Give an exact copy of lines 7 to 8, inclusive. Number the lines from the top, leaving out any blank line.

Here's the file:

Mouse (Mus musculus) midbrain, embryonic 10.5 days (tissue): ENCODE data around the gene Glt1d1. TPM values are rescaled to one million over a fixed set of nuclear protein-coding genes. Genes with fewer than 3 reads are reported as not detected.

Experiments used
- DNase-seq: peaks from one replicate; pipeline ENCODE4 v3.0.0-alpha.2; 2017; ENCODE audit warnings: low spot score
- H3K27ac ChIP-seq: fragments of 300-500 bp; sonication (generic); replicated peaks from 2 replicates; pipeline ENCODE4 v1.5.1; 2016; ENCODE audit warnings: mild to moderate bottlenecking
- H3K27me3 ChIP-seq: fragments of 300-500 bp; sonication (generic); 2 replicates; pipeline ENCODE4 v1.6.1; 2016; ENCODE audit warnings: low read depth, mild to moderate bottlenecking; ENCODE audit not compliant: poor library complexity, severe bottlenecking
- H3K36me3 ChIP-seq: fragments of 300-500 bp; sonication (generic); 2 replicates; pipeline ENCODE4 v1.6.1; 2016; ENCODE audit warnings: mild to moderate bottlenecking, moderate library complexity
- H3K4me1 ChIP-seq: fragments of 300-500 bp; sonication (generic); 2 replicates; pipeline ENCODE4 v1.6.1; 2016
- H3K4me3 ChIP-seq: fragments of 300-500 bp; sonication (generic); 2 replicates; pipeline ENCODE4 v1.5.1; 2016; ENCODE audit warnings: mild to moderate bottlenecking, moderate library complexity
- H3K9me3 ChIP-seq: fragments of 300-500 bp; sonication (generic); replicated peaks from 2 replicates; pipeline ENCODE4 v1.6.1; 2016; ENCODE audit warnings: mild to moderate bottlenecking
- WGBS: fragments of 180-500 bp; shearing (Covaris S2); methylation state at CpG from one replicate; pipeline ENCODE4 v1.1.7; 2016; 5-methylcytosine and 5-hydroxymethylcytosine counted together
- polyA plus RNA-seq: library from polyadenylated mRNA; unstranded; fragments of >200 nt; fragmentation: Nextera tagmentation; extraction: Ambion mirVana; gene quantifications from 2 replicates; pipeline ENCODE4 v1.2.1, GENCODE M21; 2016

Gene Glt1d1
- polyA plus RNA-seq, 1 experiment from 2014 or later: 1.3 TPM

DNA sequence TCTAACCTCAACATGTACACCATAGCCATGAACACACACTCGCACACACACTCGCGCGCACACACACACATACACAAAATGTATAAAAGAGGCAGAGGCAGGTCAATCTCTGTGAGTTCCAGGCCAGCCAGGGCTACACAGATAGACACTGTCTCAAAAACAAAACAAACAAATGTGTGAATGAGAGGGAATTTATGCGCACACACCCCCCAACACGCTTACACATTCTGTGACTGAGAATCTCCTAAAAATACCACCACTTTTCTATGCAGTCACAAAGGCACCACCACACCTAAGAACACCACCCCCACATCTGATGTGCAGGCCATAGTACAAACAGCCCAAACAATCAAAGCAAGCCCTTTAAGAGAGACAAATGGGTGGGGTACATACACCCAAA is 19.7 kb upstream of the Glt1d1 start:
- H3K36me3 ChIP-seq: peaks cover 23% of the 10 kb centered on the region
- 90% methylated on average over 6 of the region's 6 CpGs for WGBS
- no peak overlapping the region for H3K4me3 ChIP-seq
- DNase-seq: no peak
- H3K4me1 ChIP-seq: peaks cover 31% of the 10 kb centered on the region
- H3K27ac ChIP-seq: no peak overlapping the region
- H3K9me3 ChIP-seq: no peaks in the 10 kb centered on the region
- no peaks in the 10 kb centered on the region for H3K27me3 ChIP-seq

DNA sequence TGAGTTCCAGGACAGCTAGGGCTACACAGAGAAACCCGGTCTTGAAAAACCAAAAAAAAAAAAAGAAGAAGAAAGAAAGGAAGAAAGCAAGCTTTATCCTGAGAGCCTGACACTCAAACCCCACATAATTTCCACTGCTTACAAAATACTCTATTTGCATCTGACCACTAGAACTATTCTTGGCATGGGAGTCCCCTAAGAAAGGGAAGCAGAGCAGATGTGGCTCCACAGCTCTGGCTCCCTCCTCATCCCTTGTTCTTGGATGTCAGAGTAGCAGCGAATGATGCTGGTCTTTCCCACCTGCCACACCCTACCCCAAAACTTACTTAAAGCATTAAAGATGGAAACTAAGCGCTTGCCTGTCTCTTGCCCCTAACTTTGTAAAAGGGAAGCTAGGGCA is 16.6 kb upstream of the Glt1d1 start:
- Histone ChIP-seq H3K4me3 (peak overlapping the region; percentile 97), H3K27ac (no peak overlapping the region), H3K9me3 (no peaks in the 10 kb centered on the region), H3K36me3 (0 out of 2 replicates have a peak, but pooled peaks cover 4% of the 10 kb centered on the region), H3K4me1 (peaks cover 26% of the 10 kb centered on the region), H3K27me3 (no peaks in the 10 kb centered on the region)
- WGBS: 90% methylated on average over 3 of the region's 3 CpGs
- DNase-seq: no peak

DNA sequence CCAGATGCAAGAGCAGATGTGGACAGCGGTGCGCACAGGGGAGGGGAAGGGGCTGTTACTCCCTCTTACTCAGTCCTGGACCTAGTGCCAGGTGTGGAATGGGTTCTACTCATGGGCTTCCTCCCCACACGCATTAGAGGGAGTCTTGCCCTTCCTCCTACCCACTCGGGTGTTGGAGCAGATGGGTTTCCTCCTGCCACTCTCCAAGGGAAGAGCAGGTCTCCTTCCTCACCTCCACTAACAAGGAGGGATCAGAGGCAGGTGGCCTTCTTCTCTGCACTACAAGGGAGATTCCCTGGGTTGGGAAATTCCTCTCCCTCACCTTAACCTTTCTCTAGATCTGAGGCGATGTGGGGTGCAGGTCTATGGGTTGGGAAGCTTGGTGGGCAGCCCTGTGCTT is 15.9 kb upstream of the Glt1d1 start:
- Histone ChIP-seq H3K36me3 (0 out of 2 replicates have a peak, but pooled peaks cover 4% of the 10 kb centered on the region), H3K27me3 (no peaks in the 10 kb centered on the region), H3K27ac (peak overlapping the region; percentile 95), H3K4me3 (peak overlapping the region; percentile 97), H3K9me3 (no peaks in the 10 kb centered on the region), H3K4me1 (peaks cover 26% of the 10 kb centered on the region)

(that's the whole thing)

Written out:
- H3K4me1 ChIP-seq: fragments of 300-500 bp; sonication (generic); 2 replicates; pipeline ENCODE4 v1.6.1; 2016
- H3K4me3 ChIP-seq: fragments of 300-500 bp; sonication (generic); 2 replicates; pipeline ENCODE4 v1.5.1; 2016; ENCODE audit warnings: mild to moderate bottlenecking, moderate library complexity